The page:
Be supportive,be underdstanding, be non judgemental , be as helpful as you can be ( in terms of practical help, like occasional babysitting )- and be ready to be there to pick up the pieces if and when it all goes belly up . In this very likely event, at least you won't be tempted to say " ... I told you so " - because you never said it to begin with :)

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A female reader, MissKin United Kingdom + , writes (16 May 2017):

MissKin agony auntI think your concerns are legitimate. I would worry about the impact on the child. I know you should trust a mother's judgment of what's best for their young child but I know too many mothers who put themselves first. I would be concerned too.

That being said, your son has made this decision himself. People do not get involved with someone who has a child without thinking it through. You can't say if they'll stay together or break up or what the impact will be of either decision. What you DO know is that he has made this decision. You can always ask him in a backwards way and say things like "you're moving really quickly with this girl, she must be special" and see what he says. I feel it'll have more impact than voicing your concerns as actual concerns.

At the end of the day they're nor going to change their path because you've said something. The best thing you can do is try to be supportive and if it all goes wrong, be there to help pick up the pieces and remind everyone if they break up that, like it or not, there IS a child involved.

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A female reader, Youcannotbeserious United Kingdom + , writes (16 May 2017):

Youcannotbeserious agony auntIf his previous girlfriends have all been a bit "challenging", then it may not be surprising that he is moving faster than you would expect now that he has met one who is "nice".

Your son sounds like a decent sort of guy, which will be, in no small part, down to his upbringing. I am sure he and his girlfriend have thought through all the possible pitfalls of what they are doing. The child's mother is the one who should be worrying about her child (just as you are still doing about yours). If she is half the girl you believe her to be, I am sure she will have thought all this through and will do everything she can to protect her son.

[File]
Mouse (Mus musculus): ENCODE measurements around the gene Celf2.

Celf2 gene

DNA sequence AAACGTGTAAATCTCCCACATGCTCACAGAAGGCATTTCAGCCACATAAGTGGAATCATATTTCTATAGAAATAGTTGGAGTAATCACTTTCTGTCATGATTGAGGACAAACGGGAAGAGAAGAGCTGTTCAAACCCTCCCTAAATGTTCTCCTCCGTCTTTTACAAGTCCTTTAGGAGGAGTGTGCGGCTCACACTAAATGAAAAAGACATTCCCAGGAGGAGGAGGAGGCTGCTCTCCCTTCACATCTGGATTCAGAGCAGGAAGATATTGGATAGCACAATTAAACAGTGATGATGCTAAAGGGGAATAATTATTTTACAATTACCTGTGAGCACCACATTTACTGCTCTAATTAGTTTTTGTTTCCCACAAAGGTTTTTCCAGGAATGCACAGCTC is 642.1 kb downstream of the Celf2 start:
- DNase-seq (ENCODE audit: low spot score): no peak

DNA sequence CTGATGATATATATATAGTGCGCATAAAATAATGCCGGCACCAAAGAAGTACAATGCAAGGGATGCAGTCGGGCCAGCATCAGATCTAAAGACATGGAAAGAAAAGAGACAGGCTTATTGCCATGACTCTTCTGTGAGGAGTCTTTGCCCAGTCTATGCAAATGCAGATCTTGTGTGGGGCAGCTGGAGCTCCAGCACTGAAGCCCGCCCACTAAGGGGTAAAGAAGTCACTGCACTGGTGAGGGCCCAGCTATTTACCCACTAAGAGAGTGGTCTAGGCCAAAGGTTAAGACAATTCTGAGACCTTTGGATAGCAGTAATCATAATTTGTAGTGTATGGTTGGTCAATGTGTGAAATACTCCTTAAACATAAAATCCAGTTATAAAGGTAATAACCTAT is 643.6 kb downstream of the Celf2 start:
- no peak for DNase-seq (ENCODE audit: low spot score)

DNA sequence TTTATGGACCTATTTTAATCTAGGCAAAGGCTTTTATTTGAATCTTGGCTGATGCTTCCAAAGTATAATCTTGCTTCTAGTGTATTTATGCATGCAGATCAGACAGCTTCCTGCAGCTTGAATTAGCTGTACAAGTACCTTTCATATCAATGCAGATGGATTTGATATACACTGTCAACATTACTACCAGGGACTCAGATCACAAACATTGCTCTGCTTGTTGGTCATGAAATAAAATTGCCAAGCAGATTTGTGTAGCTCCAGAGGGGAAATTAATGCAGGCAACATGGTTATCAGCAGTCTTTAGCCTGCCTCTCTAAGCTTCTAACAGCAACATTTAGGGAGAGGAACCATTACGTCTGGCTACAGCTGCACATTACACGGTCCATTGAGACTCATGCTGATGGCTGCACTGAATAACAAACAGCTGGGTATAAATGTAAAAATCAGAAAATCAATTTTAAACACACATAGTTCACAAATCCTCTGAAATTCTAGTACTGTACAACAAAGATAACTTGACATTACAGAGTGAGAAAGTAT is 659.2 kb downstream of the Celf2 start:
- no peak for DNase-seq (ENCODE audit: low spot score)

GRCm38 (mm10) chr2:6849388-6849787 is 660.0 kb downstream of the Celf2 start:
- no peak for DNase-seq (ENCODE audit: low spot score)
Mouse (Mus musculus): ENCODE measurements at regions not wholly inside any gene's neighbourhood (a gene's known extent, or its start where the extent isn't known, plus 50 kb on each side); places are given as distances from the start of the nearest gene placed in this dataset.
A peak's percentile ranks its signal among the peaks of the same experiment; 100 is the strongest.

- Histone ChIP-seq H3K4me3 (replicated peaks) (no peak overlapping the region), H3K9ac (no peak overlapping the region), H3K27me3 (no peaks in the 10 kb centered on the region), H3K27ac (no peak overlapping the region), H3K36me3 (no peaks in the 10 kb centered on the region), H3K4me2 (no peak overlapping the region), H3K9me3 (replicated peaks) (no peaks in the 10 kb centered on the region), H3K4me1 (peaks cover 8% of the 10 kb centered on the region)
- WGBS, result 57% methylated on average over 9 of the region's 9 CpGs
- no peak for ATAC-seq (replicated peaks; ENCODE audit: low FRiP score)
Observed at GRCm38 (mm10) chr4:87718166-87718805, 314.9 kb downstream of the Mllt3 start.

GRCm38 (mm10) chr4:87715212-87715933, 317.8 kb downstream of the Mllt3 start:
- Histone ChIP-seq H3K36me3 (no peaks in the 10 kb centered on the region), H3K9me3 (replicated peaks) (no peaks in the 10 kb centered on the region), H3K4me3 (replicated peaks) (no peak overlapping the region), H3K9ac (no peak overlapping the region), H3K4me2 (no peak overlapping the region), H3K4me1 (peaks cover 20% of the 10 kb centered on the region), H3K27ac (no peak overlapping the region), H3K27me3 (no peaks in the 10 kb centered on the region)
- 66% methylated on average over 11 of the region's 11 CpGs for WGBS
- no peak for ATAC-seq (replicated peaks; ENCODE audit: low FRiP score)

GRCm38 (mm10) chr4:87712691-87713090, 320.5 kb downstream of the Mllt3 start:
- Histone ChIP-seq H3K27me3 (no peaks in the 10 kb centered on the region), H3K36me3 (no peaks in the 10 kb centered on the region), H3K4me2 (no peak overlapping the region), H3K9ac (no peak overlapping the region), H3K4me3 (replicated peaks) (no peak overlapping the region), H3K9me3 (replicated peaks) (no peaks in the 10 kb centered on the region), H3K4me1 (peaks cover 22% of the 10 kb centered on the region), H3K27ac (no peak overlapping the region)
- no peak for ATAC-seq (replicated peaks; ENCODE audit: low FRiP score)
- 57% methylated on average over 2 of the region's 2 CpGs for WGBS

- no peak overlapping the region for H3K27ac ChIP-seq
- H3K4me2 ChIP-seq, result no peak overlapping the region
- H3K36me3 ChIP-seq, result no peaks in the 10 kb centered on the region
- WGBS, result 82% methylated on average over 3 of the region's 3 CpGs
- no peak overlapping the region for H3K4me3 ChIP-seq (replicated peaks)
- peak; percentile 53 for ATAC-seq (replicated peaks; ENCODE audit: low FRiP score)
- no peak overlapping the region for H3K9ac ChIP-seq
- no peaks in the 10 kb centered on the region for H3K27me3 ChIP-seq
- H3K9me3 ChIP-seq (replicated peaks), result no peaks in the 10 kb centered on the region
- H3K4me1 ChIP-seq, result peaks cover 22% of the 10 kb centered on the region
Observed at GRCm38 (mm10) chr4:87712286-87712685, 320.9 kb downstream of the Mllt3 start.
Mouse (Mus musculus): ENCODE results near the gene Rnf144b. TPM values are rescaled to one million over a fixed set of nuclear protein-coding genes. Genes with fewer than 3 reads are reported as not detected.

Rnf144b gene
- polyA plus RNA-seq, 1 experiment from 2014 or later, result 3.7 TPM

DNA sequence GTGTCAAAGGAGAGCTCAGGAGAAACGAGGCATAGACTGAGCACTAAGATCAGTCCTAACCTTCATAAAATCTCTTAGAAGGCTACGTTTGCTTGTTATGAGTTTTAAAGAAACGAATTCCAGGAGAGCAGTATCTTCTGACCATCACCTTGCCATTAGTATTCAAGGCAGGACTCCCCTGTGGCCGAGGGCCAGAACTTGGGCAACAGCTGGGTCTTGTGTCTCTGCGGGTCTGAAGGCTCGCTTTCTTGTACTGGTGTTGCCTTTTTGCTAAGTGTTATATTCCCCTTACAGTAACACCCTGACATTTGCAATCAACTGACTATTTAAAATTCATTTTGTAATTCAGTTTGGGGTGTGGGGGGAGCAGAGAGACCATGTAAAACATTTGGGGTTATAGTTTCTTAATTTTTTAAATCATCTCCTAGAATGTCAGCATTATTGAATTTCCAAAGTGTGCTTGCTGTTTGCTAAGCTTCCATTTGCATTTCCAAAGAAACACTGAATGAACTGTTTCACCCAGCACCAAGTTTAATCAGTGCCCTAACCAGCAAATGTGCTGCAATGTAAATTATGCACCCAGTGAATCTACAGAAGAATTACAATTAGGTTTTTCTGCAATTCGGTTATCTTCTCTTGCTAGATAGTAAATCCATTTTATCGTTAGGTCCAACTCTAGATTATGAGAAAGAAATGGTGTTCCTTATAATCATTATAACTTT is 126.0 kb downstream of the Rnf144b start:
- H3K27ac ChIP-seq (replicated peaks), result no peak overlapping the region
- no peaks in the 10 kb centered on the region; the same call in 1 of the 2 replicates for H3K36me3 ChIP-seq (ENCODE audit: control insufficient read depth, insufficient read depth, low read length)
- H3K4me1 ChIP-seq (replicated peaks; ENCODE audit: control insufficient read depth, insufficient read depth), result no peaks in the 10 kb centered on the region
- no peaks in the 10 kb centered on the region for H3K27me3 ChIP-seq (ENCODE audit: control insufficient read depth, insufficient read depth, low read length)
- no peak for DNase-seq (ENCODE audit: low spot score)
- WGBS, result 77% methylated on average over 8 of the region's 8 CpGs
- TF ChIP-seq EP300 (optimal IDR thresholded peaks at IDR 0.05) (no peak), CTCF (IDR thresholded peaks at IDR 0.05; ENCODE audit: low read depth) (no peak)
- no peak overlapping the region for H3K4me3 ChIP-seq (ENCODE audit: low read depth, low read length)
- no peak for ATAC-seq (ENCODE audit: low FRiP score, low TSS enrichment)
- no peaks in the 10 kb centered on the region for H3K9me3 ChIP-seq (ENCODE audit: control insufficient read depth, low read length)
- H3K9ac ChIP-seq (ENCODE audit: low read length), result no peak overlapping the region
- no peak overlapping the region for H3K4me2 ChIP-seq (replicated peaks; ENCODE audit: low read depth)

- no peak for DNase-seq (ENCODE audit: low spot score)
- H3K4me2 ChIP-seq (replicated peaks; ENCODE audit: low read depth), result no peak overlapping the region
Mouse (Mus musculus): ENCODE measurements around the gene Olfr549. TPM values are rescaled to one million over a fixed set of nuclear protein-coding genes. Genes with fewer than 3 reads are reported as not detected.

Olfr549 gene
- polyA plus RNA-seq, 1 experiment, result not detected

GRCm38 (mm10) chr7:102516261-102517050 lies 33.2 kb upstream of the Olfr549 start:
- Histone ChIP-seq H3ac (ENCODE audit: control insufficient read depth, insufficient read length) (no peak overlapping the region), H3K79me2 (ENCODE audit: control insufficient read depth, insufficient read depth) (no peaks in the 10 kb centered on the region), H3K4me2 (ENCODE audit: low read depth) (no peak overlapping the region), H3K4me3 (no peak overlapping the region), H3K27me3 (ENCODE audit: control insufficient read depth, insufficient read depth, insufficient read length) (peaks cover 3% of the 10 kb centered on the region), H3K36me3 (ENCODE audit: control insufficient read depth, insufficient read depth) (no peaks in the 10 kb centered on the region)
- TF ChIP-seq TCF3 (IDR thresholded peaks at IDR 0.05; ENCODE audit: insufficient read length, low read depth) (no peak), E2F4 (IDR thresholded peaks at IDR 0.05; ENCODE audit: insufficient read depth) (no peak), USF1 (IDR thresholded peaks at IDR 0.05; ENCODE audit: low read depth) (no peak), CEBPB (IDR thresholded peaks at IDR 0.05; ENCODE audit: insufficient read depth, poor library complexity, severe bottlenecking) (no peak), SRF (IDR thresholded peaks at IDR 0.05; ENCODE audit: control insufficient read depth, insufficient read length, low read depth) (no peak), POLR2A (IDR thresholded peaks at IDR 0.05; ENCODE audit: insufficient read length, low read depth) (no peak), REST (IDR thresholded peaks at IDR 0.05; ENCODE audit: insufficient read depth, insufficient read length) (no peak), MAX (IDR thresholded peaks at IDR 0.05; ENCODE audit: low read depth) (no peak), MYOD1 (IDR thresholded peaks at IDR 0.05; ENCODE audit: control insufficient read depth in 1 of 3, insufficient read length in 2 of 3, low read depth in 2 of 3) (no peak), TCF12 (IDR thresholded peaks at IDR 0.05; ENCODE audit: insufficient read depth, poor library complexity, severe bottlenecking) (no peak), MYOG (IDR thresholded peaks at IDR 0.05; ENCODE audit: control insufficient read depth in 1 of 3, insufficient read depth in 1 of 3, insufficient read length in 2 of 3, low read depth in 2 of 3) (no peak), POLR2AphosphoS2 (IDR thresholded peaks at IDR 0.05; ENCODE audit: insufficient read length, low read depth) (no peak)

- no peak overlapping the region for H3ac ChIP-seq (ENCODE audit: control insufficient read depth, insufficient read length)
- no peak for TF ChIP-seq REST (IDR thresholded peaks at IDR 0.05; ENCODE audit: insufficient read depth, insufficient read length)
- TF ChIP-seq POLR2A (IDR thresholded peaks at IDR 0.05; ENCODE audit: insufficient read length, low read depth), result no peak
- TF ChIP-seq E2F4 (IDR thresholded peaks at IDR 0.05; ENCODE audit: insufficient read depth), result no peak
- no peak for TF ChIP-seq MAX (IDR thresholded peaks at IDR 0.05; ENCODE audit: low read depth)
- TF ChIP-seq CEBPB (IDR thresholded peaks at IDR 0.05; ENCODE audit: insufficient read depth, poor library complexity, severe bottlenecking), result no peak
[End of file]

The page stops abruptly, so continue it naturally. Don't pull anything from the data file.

Rather than talking to your son in a way which will make him back away from you and get defensive, why not do all you can to stay as involved as possible in their relationship? Invite them over for family meals, volunteer to baby sit so they can go out together without the baby, invite them on nights out (if they can find a baby sitter). That way you will be able to get an insight into what is going on with their relationship without alienating your son in the process.

Stay the caring mum but learn to let him make his own decisions and become an adult. I am sure you have laid sufficiently strong groundwork for him to figure out things well for himself.

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A male reader, WiseOwlE United States + , writes (16 May 2017):

Your son is too old to be living with his mom/parents. You shouldn't be worried who he moves in with, he's old enough to make those decisions. Even if it happens to be a 20 year-old young woman with a two year-old. It is never too soon for someone his age to move-out of his parent's home.

You're being a mom, and it's hard to let go. He is old enough to deal with whatever he gets himself into. She is young and inexperienced. So things might be rocky from time to time. You might suggest to your son that he not be too quick to expand the family. The last thing they need is another kid.

Other than that, give them your blessing and consider your job done as far as raising your son. He wouldn't get defensive unless you meddled more than you should. You don't have to like the girls, he's the one dating them. Just because you don't like them, doesn't mean they aren't good for your son. You are biased, and no girl is good enough from a mother's point of view.

If you recall, his father's mother may have had her reservations about you once. Does that mean you weren't good enough or any threat to her son's well-being?

It's his time to be a man, take responsibility for his decisions, to deal with his choices, and their consequences. Offer your advice and wisdom when they ask for it. You will form a stronger bond, and they will welcome you as part of their family-unit. Stay out of their business; or the will push you out.